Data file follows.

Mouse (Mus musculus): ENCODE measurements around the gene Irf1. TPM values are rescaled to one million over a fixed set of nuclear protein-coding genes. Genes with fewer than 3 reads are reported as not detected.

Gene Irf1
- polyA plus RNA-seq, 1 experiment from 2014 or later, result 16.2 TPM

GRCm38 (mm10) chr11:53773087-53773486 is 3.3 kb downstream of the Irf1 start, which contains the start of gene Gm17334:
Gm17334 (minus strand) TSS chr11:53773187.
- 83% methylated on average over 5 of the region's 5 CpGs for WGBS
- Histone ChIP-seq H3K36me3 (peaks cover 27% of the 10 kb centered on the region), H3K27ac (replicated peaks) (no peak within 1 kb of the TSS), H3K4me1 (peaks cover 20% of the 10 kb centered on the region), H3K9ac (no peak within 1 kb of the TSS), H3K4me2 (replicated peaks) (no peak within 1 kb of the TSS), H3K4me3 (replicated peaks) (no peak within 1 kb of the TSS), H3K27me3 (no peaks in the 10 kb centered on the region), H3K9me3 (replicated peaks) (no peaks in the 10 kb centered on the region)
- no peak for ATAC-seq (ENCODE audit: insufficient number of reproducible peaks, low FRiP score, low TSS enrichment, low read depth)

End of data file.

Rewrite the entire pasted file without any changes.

Mouse (Mus musculus): ENCODE measurements around the gene Irf1. TPM values are rescaled to one million over a fixed set of nuclear protein-coding genes. Genes with fewer than 3 reads are reported as not detected.

Gene Irf1
- polyA plus RNA-seq, 1 experiment from 2014 or later, result 16.2 TPM

GRCm38 (mm10) chr11:53773087-53773486 is 3.3 kb downstream of the Irf1 start, which contains the start of gene Gm17334:
Gm17334 (minus strand) TSS chr11:53773187.
- 83% methylated on average over 5 of the region's 5 CpGs for WGBS
- Histone ChIP-seq H3K36me3 (peaks cover 27% of the 10 kb centered on the region), H3K27ac (replicated peaks) (no peak within 1 kb of the TSS), H3K4me1 (peaks cover 20% of the 10 kb centered on the region), H3K9ac (no peak within 1 kb of the TSS), H3K4me2 (replicated peaks) (no peak within 1 kb of the TSS), H3K4me3 (replicated peaks) (no peak within 1 kb of the TSS), H3K27me3 (no peaks in the 10 kb centered on the region), H3K9me3 (replicated peaks) (no peaks in the 10 kb centered on the region)
- no peak for ATAC-seq (ENCODE audit: insufficient number of reproducible peaks, low FRiP score, low TSS enrichment, low read depth)